to a large, much elongated, slow-moving insect with fore legs fitted for seizing and holding insect prey. The name comes from the praying like position in which the insect holds its long, jointed front legs while at rest or waiting for prey. The three common species of mantids in North America are the European mantis (Mantis religiosa), the Chinese mantis (Tenodera aridifolia sinensis), and the Carolina mantis (Stagmomantis carolina). There are many ways to distinguish between these three species. One is by size. The Chinese mantis is the largest of the three, which reaches about three to five inches. The European mantis is a little smaller, since it is about 3 inches long. The Carolina mantis is the smallest of the three since it is about less than 3 inches long. Another way to distinguish between these species is by color. The Chinese mantis is mostly light brown with dull green trim around its wings (Mantis UK). The European mantis is more consistently bright green in color. The Carolina mantis is a dusky brown or gray color. The European mantis is also distinguished as the only of three species that bears a black-ringed spot beneath its fore coxae (The first segment of the leg of an insect or other arthropod, joining the leg to the body). The Carolina mantis is one of 20 mantid species native to North America. The European mantis is said to have first been brought to Rochester New York in 1899 on a shipment of nursery plants. The Chinese mantis arrived in 1895, from China, on nursery stock sent to Philadelphia, Pennsylvania.
The Mantid has a unique anatomy. They have a triangular head with large compound eyes, two long, thin antennae, and a collection of sharp mouth parts designed for devouring live prey. Because of its compound eye, the mantid's eyesight is very good. However, the sharpest vision is located in the compound eye's center so the mantis must rotate its head and look directly at an object for optimum viewing. Fortunately, the mantis can also rotate its head 180 degrees to see prey or approaching threats (Earth’s Birthday). The mantid's eyes are very sensitive to light, changing from light green or tan in bright light, to dark brown in the dark. The neck helps gives the mantis its distinctive appearance. The prothorax is also flexible, turning and bending easily which aids in its locating and seizing of prey. Two long, "raptorial" front legs that are adapted to seize and hold prey. Their legs have three parts to them. The lower part of the legs have sharp spines to firmly grasp the prey. These spines fold up into matching grooves in the upper femur. There are four other legs in a mantid. These thin legs are designed for climbing and movement. These legs regenerate if broken or lost, but only during the molting process, but unfortunately limbs that regenerate are often smaller than the others. Since a full grown adult no longer molts, he or she cannot replace lost limbs. The front "raptorial" legs do not regenerate and if a mantis loses one of them it will not survive.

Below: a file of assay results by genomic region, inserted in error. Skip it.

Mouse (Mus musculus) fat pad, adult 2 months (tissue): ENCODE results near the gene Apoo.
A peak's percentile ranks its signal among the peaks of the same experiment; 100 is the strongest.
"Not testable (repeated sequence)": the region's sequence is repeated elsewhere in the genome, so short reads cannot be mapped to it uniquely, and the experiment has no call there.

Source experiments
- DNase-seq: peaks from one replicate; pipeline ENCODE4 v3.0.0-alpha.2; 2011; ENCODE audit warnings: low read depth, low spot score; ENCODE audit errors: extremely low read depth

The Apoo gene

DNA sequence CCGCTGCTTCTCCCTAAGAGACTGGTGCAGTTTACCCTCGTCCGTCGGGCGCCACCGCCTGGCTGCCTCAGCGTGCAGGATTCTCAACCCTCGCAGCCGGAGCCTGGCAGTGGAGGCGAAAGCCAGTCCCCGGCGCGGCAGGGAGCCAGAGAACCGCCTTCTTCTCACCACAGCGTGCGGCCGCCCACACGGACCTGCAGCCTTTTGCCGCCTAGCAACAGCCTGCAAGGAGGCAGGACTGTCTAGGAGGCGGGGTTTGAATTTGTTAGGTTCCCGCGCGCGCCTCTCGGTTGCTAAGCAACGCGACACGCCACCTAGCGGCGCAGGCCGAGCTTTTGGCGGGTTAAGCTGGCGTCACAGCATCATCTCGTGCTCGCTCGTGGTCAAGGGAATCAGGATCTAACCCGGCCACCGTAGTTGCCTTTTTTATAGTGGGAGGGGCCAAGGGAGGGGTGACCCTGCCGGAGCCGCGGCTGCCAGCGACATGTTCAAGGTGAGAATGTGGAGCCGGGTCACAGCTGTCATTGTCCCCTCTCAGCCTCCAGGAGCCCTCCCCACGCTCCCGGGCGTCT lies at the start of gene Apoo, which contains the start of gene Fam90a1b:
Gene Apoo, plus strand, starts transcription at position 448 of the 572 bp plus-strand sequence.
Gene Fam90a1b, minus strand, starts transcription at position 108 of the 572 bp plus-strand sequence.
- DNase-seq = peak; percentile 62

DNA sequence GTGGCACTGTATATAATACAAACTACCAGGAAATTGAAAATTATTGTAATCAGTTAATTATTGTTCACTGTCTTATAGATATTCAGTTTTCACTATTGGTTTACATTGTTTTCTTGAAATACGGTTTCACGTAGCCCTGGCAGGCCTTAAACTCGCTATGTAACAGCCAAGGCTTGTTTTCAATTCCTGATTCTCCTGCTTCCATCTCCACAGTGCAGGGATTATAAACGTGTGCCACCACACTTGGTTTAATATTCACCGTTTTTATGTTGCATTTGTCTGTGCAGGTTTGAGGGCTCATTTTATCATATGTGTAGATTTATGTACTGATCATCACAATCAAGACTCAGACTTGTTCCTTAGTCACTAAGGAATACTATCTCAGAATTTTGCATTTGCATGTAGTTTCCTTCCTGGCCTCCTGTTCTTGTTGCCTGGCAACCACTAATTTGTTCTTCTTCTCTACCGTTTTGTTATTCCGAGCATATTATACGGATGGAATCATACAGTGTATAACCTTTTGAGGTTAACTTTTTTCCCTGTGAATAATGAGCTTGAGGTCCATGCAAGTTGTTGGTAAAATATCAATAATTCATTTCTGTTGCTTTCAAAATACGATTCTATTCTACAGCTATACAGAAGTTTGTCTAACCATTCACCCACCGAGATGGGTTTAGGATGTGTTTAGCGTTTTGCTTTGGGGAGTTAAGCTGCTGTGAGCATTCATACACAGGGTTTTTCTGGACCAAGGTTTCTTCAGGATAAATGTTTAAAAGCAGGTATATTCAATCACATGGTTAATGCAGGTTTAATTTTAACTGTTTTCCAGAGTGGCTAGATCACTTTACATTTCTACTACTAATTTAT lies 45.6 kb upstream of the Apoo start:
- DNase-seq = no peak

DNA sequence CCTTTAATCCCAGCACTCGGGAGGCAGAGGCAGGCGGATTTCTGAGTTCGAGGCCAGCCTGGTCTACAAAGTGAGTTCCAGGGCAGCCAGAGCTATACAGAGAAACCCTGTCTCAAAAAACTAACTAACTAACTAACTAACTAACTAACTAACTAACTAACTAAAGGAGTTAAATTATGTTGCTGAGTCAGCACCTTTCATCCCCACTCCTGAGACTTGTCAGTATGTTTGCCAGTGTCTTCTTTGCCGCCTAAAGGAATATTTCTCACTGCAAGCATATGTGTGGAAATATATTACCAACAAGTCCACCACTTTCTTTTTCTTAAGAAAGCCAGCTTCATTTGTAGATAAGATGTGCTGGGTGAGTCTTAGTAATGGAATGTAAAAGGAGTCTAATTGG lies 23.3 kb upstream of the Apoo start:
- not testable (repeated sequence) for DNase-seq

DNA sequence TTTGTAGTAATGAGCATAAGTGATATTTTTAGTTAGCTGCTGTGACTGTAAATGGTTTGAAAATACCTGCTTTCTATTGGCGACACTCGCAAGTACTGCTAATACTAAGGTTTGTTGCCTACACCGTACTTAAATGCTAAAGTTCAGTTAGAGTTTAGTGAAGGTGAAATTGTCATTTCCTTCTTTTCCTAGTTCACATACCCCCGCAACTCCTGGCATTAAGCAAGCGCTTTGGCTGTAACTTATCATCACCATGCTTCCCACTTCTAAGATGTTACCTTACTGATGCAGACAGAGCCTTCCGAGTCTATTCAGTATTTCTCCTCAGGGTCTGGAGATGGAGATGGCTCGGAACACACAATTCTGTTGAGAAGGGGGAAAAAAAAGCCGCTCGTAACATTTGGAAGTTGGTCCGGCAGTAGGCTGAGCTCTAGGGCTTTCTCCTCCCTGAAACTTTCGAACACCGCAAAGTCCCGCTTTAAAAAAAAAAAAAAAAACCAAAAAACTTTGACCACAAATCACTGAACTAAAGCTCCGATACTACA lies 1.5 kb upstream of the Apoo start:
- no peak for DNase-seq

Sixty percent of mantid species have an ultrasonic ear on their metathorax (The hindmost of the three divisions of the thorax of an insect, bearing the third pair of legs and the second pair of wings). These ultrasonic ears are about one millimeter long with two eardrums located in it. This ear can listen to the frequencies of 25 to 60 kilohertz. (Yager lab Projects) The mantis primarily uses its ultrasonic ear while in flight. When a relatively slow flying mantis sense a bat's ultrasonic echo at close range, it curls its abdomen upwards and thrusts it legs outward creating drag and resulting in a sudden aerial "stall". The mantid in-flight maneuver creates an inherently unpredictable flight pattern-sometimes looping up and around, banking left or right, or a sudden spiral towards the ground. This is usually effective for avoiding a hungry bat's attack
The female mantids have six segments while the male mantids have eight segments...
References: Cooperation, Microsoft "Praying Mantis." Microsoft Encarta Encyclopedia Standard 2004. CD-ROM. 2004.
Hickman, Cleveland, (1995). Animal diversity. Boston: WCB McGraw-Hill.
Moment, Gairdner, (1967)
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